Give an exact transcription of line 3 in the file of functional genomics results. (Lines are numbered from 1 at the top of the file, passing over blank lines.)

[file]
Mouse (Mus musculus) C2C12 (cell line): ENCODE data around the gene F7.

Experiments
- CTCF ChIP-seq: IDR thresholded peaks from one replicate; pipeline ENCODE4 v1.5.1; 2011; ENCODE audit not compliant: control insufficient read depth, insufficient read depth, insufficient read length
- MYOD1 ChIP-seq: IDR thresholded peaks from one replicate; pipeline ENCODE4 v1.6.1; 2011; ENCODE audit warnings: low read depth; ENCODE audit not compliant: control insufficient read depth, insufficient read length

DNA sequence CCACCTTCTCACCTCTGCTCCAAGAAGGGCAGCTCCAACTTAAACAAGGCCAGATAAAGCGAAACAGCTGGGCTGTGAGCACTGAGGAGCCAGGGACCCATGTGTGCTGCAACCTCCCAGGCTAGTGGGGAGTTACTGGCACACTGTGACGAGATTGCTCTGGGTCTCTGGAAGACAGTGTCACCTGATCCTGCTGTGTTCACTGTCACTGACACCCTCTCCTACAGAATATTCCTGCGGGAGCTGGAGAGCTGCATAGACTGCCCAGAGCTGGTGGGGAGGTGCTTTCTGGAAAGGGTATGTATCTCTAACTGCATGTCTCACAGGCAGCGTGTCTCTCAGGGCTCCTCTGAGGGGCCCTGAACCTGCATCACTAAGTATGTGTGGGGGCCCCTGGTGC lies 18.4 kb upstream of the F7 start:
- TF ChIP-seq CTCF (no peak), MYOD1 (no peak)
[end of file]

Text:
- CTCF ChIP-seq: IDR thresholded peaks from one replicate; pipeline ENCODE4 v1.5.1; 2011; ENCODE audit not compliant: control insufficient read depth, insufficient read depth, insufficient read length